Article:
Texas Wrongful Death Lawyers
Losing a loved one is a life-altering experience that can be extremely difficult to get over. This is especially true in cases where the death could have been prevented had more care been taken or safety protocols provided. A loved one’s death is often accompanied not only by emotional distress but also by hefty expenses such as funeral and burial costs.
You shouldn’t have to go through the aftermath of a loved one’s wrongful death alone. The compassionate personal injury attorneys at Branch & Dhillon are here to help you gain compensation for the damages you incur after a loved one’s death. We understand that the experience is painful, and we are willing to work with you every step of the way.
What is a Wrongful Death?
Wrongful death is a death that results from another person’s negligent action, inaction, or intent to harm. Wrongful death claims can be made when death was caused by negligent actions such as:
- Medical malpractice
- A plane or automobile crash
- Failure to provide adequate security
- Criminal behavior
- Injury at Work
- Premises Liability
In these cases, the surviving family members may be eligible for monetary compensation for emotional, financial, and mental suffering that came as a result of the death.
Damages in a Wrongful Death Case
Examples of damages that may be awarded in a wrongful death case include:
- Loss of financial support
- Loss of consortium, love, and affection
- Funeral and burial expenses
- Other damages
What Determines Financial Loss in a Wrongful Death Case?
Several factors are weighed when determining how much compensation to award after a loved one’s wrongful death. The court may ask about the following to make a fair estimate on how much compensation should be awarded for damages:
- The age of the deceased
- The character of the deceased
- The health condition of the deceased before he/she passed away
- The deceased’s earning capacity and wages at the time of death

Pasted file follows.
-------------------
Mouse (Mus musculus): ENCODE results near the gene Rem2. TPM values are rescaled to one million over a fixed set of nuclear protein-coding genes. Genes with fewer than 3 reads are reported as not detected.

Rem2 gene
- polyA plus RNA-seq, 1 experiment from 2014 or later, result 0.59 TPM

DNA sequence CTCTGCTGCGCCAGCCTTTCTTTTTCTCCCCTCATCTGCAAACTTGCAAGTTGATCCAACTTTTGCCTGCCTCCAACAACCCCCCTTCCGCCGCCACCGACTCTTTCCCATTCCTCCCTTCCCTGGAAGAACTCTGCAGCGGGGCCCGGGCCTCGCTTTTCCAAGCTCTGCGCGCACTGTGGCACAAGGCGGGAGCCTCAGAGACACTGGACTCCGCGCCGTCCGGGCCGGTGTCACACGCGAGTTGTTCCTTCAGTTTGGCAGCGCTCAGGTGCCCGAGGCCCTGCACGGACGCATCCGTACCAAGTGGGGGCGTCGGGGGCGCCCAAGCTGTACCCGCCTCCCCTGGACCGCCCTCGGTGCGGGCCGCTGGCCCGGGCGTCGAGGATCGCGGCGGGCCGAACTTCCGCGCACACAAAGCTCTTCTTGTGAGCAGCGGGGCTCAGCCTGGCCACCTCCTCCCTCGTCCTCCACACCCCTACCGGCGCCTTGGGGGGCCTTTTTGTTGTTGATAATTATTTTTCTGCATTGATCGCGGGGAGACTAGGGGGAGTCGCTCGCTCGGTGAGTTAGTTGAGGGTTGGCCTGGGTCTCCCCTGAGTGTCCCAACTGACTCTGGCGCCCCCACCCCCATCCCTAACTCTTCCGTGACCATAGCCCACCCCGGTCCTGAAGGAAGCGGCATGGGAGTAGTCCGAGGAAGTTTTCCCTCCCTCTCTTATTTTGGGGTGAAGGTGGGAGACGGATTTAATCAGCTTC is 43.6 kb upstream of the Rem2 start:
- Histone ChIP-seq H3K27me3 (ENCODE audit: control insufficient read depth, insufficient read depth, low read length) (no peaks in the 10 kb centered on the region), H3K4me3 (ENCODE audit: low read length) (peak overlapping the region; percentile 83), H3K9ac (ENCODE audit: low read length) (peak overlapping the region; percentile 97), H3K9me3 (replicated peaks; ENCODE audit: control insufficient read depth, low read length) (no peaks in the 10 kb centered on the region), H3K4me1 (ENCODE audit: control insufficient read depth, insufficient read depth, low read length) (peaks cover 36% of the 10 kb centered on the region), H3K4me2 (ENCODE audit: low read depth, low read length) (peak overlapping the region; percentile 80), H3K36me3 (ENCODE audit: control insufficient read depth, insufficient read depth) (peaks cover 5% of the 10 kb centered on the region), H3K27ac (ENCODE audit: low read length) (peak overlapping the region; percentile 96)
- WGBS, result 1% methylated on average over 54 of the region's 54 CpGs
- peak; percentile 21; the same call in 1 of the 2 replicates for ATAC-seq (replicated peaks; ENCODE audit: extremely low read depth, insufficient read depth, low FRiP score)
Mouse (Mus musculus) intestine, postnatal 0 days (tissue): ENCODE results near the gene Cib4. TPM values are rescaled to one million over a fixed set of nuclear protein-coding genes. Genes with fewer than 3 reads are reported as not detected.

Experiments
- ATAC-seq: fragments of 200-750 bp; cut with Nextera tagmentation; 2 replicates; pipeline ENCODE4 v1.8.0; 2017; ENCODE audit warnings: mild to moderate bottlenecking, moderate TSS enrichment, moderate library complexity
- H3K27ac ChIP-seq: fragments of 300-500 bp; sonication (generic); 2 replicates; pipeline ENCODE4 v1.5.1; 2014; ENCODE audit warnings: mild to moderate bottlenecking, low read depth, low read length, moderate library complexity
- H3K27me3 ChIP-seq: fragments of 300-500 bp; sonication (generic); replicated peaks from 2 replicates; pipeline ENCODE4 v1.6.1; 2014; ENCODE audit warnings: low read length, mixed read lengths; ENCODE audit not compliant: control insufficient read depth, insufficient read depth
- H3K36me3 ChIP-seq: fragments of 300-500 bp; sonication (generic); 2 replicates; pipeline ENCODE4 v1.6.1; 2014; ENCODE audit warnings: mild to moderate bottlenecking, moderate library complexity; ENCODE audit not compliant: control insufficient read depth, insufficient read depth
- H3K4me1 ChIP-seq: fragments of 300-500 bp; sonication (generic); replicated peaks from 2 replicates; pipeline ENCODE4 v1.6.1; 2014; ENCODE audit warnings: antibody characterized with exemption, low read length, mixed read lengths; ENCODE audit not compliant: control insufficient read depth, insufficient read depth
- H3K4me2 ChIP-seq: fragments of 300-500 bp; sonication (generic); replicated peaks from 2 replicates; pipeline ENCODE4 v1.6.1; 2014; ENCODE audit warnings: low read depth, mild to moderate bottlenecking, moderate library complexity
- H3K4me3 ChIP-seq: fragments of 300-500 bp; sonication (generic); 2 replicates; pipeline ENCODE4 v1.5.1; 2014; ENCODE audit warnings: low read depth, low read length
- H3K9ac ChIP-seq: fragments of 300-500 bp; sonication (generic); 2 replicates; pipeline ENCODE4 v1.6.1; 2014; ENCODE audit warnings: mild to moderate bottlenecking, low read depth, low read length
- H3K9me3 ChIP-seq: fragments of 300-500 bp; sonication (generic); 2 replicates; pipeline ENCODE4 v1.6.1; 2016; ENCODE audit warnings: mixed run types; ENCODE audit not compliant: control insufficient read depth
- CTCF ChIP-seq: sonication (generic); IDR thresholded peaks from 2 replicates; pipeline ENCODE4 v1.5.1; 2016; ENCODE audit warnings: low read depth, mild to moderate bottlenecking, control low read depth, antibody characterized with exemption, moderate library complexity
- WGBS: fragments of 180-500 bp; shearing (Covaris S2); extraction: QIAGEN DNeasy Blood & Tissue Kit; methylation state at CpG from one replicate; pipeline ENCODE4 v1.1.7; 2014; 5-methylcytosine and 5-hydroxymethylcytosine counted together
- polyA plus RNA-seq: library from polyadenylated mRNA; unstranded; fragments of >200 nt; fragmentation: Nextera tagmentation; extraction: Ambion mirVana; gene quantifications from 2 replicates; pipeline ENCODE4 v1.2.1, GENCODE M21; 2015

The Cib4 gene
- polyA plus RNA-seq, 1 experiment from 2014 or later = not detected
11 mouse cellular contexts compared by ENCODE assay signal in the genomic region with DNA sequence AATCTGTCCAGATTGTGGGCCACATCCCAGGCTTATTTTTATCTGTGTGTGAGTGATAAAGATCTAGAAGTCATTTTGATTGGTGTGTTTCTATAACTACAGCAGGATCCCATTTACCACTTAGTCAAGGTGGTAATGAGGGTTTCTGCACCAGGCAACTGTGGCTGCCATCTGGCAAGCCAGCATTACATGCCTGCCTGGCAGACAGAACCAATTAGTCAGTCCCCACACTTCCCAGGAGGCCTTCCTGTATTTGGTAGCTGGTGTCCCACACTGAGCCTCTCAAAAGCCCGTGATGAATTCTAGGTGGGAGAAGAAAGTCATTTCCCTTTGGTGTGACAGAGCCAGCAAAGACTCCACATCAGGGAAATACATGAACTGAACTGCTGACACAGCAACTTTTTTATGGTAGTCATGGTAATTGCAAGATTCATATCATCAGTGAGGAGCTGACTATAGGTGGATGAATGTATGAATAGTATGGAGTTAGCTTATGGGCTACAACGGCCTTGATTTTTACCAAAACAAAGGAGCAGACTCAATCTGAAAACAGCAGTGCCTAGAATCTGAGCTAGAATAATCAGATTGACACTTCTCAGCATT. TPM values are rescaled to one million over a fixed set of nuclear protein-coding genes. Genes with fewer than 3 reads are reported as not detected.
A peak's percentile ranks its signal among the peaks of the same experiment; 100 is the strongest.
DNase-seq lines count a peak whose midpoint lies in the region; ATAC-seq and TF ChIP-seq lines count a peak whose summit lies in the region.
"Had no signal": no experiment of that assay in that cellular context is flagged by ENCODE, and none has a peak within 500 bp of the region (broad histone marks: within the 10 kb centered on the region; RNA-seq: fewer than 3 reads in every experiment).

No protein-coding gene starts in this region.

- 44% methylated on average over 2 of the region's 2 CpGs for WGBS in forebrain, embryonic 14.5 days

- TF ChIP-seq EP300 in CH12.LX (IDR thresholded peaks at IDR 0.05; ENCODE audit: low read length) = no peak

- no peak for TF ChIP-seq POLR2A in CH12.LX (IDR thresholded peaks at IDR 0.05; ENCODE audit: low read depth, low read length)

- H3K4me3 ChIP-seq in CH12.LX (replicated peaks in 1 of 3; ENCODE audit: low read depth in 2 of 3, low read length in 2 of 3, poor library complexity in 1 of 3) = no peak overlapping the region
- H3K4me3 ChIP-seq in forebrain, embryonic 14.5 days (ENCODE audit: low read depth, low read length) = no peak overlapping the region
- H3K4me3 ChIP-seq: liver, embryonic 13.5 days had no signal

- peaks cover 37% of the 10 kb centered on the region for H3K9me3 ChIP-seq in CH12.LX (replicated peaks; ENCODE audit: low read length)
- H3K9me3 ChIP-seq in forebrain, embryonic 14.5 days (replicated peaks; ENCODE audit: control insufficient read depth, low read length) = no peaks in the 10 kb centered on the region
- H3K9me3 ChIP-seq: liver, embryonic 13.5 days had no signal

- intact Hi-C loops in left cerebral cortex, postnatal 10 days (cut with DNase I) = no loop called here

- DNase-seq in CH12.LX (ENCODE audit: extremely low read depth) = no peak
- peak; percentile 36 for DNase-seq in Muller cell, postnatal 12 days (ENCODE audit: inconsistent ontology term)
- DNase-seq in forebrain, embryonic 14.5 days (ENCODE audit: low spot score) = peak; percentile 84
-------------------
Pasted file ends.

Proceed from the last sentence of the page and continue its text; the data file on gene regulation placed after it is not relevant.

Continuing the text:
- The deceased’s Life expectancy
- The circumstances of the family after the death of the decedent
- The loss of future income from the deceased
- The loss of parental guidance
Sometimes, a financial advisor will need to be brought in to help determine the monetary losses after a loved one’s death. This usually pertains to cases where the deceased was not working at the time of the accident. For example, a stay-at-home mom is not considered employed, but she still provides services and care to her household.
Punitive damages are awards given in cases of malicious wrongdoing or serious neglect. These damages are used more as a punishment for the wrongdoer, and they’re meant to deter others from engaging in the same behavior.
Can you Sue for Punitive Damages in Texas?
In the state of Texas, immediate family members are allowed to sue for punitive damages. This only applies if there is clear evidence that gross negligence, harmful intent, or a malicious omission of action lead to their family member’s death.
Does South Carolina Recognize Punitive Damages?
South Carolina does recognize a family’s right to file for punitive damages. If the family files a claim for punitive damages, the damages will not be awarded to the family, as they are used only as a punishment to the wrongdoer.
Survival Action Cases
A survival action claim is a way to gain compensation for the losses to one’s estate suffered prior to the death of an individual. Survival claims are often treated as personal injury lawsuits and are generally handled by a representative of the individual’s estate. These lawsuits focus on awarding compensation for the damages and suffering of the decedent before they passed. Certain criteria is taken into consideration in a survival action lawsuit, including:
- The degree of the victim’s consciousness after the accident and before their death
- The severity of pain they felt
- The realization of impending death
- Duration of the individual’s suffering
A family representative may be able to file both a wrongful death lawsuit and a survival claim lawsuit. These lawsuits are treated separately; the survival claim lawsuit is tried as a personal injury case and treated as if the individual was still alive.
Texas Wrongful Death Laws